Ah, but what of gender issues?  Surely there is a difference here worth protecting? It is a well-kept, but slowly leaking secret that President and his men (and women) have engaged in a vicious gender politics as well: the President has–by deciding to decimate the communities in which black and brown women are located—also decimated the safety, psychic/sexual/physical health of black and brown women –in the US and around the world. You may believe that your obligations only extend to other U.S. citizens (a convenient position that allows you to ignore a fairly murderous and heinous foreign policy). Even in this case, it is difficult to ignore the fact that there are already enough Supreme Court Justices to have a majority vote against abortion…if that is an overwhelming concern. We can guess this in part because Justice Sotomayor is already on record as having defending a Bush Administration decision in 2002 to prohibit funding of international organizations that provide abortions. We know this because POTUS pushed to enshrine the Hyde Amendment –which prohibits the funding of abortions— and other horrific effects for women in the Affordable Care Act as a “compromise” with Rep. Bart Stupak et al.  And what of Supreme Court Justice Elena Kagan?  Besides her support for the evisceration of Medicaid, her most prominent achievement with the Clinton Administration was to write the Welfare Reform Bill – enough said. Who does this affect more but poor women?  For more evidence of the Administration’s policies regarding the economically and politically and racially vulnerable, see my post of the other day. And Matt Stoller’s multiple posts. And Glenn Greenwald’s. And Margaret Kimberley’s. And Bruce Dixon’s. And Glen Ford’s. And Robert Kuttner’s. And Robert Prasch’s. And Bill Black’s. And Yves Smith’s. Just google and read.  None of this material is secret and it was done in the open and reported publicly.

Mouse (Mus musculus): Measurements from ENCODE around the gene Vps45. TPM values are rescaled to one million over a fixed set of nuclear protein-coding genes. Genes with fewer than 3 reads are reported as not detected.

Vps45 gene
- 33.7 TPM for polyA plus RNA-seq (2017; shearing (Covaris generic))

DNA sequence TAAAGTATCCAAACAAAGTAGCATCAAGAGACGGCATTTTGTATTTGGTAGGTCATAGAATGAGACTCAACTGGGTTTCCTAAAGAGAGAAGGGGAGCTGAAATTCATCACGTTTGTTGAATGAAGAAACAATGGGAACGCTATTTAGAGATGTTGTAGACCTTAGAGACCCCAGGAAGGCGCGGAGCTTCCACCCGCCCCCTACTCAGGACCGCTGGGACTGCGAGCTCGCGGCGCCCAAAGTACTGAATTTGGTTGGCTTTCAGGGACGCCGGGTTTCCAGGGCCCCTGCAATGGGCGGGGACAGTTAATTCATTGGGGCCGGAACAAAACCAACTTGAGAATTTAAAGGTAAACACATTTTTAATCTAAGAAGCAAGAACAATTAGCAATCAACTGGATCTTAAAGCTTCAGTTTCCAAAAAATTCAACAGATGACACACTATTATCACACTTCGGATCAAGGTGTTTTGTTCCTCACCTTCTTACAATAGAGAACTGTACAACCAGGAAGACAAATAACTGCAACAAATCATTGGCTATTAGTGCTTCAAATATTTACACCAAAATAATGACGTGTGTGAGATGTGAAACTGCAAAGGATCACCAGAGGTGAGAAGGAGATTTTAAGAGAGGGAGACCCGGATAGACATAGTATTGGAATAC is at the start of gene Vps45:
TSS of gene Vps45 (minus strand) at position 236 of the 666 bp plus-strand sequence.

For progressives the real work will begin the day after the elections: Wednesday, Nov. 7, 2012. As Murtaza Hussain explains, the conditions to ensure the ongoing tyranny of the presidency have been put in place.  With no counter-veiling forces in sight, we can be assured that we will see even more claims to increased executive authority.  That means—regardless of whether Romney or Obama “wins,” the United States Constitution and the rest of us will lose.  An increasing number of people at home and across the globe can be expected to lose our freedoms, lives, limbs, and even our minds — from years spent without charges or even a hearing in solitary confinement—for expressing dissent. Many more of us will be vulnerable to losing those same freedoms, lives, and minds.